Slovenia’s Michelin Stars – the aftermath

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Happy – Curious – Surprised – Amazed – Disappointed – and finally, Courageous (some brave predictions for Michelin stars in Slovenia 2021).

The history of Slovenia’s Michelin stars may be short but, nevertheless, it’s led me through what feels like a lifetime of emotions. Here’s my story:

Happy

When it became clear last year that the Guide Michelin would finally have to include little Slovenia in its culinary vision, I was really pleased because it was long overdue. I’ve had what seemed to be a few obvious candidates on my list for a long time, and I was a little annoyed about the ignorance (or arrogance?) displayed by Michelin. At the top of my personal list, of course, was Ana Roš and Hiša Franko. And indeed the fact that Ana cooked herself into a place among the 50 best chefs in the world was what finally caused Michelin to turn its attention to Slovenia.

So I was happy.

Curious

Next, I was on tenterhooks! When I heard that Michelin inspectors were swarming through Slovenia, I couldn’t wait for the results of their testing. But my patience would have to remain unsatisfied for almost another year.

Surprised

Yes, I certainly was, when I finally heard the results. The biggest surprise was the number ‘7’. That’s an incredible 7 Michelin stars straight away for Slovenia. I never would have dared to dream of that.

The number ‘6’ was the next surprise. That’s 6 different restaurants awarded. Huge.

And then, the number ‘2’. 2 Michelin stars for Ana Roš, right from the start. I never would have believed that either.

I can now reveal my personal expectations. I had expected just two restaurants to be awarded, with one star for each of them. They were Hiša Franko, of course, and Gostilna pri Lojzetu in Zemono.

The nicest surprise for me was the Vila Podvin close to Radovljica with Uroš Štefelin. Next to Ana and Tomaž Kavčič, Uroš probably deserves his star the most for his unique way of modernising the traditional Slovenian cuisine.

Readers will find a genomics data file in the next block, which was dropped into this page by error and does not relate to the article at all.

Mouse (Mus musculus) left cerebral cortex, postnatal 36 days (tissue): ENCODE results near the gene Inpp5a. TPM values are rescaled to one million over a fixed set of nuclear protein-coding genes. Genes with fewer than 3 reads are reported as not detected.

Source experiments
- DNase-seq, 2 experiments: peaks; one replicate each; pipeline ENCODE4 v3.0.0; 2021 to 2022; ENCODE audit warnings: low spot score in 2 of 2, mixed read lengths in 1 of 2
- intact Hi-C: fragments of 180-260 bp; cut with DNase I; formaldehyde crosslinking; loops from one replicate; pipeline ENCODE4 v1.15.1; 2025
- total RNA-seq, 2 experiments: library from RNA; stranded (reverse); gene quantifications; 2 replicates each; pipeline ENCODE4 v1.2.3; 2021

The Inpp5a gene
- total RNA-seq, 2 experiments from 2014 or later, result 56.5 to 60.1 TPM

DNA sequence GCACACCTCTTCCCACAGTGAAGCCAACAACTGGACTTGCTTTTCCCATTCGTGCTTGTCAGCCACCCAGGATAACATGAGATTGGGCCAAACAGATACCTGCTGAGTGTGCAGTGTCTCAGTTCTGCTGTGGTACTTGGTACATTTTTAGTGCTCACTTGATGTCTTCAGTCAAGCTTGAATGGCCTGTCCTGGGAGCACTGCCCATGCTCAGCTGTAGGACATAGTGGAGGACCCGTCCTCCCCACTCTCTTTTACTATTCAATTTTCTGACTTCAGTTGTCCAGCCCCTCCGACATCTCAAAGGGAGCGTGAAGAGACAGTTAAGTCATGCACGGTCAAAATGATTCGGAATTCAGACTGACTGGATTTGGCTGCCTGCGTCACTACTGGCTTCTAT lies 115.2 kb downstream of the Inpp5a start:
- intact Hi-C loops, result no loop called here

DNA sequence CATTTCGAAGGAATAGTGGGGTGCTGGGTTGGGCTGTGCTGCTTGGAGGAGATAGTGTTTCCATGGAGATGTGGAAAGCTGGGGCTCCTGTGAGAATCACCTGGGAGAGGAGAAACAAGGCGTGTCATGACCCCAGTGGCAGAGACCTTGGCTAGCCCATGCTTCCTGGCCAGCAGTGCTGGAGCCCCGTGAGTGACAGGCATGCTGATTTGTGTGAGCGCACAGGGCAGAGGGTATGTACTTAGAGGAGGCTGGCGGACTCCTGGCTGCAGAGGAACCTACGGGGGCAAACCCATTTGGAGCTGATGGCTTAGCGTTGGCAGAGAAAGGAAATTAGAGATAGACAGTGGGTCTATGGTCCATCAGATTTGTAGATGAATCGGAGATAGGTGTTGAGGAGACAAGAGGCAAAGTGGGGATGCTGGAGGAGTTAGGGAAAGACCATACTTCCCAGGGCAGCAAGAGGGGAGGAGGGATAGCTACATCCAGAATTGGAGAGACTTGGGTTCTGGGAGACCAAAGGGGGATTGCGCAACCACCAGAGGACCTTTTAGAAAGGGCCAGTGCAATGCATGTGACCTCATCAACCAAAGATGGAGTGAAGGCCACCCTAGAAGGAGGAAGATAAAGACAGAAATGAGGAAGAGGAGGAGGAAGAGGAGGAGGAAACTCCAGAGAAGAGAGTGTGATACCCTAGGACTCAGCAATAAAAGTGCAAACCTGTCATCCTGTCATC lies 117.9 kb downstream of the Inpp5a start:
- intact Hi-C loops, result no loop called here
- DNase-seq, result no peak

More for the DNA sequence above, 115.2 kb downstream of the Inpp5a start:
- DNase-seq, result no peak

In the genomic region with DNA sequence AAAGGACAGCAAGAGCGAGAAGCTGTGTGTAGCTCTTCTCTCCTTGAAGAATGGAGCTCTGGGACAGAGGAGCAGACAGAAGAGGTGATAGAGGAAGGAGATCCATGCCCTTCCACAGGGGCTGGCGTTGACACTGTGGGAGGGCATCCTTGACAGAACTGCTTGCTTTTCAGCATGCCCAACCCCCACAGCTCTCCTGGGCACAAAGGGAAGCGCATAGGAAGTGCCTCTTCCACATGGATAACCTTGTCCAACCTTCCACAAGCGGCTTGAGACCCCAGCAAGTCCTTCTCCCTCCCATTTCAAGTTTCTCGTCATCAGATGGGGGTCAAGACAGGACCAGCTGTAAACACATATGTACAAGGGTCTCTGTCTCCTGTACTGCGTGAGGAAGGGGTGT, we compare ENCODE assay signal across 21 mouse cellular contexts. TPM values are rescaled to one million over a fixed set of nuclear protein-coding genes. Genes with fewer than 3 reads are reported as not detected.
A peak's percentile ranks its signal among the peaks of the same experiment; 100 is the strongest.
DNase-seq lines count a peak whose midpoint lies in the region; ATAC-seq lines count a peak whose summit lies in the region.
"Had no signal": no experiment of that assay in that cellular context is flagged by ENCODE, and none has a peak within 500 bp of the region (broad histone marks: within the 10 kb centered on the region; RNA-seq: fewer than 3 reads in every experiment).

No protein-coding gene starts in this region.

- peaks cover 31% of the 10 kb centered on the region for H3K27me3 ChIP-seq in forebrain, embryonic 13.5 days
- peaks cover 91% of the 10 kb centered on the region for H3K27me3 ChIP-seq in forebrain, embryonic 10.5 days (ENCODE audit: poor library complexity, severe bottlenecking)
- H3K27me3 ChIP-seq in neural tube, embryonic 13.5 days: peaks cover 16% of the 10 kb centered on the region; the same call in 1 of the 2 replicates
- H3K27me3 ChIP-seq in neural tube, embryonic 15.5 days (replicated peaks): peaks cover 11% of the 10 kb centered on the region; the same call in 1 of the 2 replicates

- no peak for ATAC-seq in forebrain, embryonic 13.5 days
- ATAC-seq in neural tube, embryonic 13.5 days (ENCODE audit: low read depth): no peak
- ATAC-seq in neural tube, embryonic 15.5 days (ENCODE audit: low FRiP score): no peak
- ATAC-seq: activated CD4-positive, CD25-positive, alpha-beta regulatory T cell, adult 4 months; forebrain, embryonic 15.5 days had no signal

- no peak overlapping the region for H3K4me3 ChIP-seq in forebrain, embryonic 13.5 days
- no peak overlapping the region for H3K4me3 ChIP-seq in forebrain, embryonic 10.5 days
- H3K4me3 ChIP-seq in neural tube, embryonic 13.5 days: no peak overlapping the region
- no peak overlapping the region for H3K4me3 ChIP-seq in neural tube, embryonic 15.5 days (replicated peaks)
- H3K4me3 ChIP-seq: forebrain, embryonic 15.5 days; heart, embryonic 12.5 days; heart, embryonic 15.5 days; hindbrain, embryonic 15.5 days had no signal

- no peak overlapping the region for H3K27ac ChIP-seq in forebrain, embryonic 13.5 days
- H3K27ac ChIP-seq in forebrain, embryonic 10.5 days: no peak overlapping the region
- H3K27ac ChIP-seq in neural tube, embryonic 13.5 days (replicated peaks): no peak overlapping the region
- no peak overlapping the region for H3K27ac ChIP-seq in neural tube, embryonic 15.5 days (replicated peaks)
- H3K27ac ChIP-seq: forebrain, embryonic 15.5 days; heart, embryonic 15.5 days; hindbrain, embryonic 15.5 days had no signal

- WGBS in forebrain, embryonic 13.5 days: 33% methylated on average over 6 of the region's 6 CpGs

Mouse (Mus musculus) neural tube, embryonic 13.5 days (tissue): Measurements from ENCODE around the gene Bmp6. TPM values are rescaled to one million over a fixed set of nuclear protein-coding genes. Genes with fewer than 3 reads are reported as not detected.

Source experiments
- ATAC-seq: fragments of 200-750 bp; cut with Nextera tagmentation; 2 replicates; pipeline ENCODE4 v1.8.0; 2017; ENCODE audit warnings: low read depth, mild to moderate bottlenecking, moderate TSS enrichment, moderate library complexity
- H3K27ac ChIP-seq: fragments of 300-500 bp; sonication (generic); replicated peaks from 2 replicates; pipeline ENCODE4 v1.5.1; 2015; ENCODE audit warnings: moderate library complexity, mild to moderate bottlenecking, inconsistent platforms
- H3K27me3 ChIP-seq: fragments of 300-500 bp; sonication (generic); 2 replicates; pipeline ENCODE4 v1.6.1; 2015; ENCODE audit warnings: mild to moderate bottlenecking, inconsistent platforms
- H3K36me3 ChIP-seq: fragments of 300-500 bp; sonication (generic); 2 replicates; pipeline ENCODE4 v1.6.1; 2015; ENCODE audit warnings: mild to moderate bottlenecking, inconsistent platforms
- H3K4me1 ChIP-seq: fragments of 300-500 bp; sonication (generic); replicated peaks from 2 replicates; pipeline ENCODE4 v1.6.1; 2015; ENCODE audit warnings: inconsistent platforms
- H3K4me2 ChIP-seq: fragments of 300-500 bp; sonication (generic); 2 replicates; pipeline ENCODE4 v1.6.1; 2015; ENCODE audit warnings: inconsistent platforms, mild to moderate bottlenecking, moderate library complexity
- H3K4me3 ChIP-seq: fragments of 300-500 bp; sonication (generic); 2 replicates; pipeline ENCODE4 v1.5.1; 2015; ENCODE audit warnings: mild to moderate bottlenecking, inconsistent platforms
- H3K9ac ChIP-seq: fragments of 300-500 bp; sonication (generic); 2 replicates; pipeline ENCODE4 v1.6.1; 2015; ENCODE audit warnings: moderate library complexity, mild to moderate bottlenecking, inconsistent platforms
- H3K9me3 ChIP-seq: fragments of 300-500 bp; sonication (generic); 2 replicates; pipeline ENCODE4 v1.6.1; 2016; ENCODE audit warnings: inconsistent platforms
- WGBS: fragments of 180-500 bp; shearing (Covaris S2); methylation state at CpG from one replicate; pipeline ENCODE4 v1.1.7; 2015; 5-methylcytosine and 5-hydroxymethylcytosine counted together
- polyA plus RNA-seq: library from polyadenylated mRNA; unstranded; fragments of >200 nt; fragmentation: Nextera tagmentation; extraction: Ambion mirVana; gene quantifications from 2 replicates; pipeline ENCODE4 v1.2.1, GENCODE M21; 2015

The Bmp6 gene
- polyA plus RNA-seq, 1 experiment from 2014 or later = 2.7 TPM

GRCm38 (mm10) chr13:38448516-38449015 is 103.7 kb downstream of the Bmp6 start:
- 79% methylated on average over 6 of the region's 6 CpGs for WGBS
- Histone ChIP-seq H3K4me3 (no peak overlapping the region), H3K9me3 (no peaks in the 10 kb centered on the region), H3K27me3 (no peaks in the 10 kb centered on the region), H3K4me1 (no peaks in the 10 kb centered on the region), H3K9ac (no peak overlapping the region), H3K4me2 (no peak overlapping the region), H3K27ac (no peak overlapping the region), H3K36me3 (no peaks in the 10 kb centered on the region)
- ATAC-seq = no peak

Amazed

Yes, there was great astonishment. Not just at 6 restaurants being chosen, but at some of the choices. I totally understand Hiša Denk’s inclusion in the awards, but – please forgive me – there are two names on the list that would never have crossed my mind: the ‘Atelier’ in Ljubljana and The ‘Dam’ in Nova Gorica.

Disappointed

My amazement went hand in hand with disappointment. There were some other places whose names I really missed seeing on this list.

First and foremost, where was Janez Bratovž and his JB in Ljubljana. Or Igor Jagodic and the Strelec restaurant at the Castle in Ljubljana. The Gostilna Krištof with the brothers Krištof and Tomaž Bolka in the village of Predoslje close to Kranj. All sadly missed.

Courage

Now, taking a deep breath, here’s my look into the future.

It’s a lot harder to keep a Michelin star than it is to get it. The star on the door creates fear of entering, which leads to a change in the type of guests you can attract. Expenses for the cost of ingredients increase, along with higher salaries for superior staff… all of which have to be reflected in the prices on the menu. People’s eating and going out habits are constantly changing. All of these things raise the question of how a starred restaurant can survive and keep up the standards in the long run.

Many only manage with another sideline – perhaps running a hotel, writing a cookbook, appearing on a TV show – whatever. In Germany and Austria, some star-rated restaurants have voluntarily returned their star. So how will the Slovenes fare? I know that Slovenia has great potential for new stars. But who will be able to maintain the required standard? Will anyone decide to give up their star?

That’s a lot of questions, so I’m going to venture some answers with my forecast for 2021. I could, of course be completely wrong. But I am so brave! Here goes:

Ana Roš might lose one of her two stars if she is not focused enough on her guests and also the kitchen. She is a star at the moment and therefore has too many obligations, her new book promotion, presentations etc.

I do not put my hand in the fire for the stars of the Dam in Nova Gorica and the Atelier in Ljubljana. It will be a tough job for both to keep them.

Uroš Štefelin and the Vila Podvin could be a candidate for voluntarily renouncing their star.

New to the Michelin starry roster will be at least one of these three: Strelec, JB or Krištof.

And, last but not least, Slovenia’s youngest chef is high on my list as a potential Star newcomer. Keep your eye on the barely-20-year-old Irhad Jusić, who is currently cooking in Stara Gostilna in the coastal town of Piran.

So that’s my personal opinion on what’s happening, and going to happen, in the starry Michelin sky over Slovenia. I’d be very interested in YOUR opinion. ‘The Slovenia’ is going to run a small survey to find out what Slovenia’s foodies think about this topic, reporting its findings on an ongoing basis. I look forward to being happy – curious – surprised – and maybe even amazed!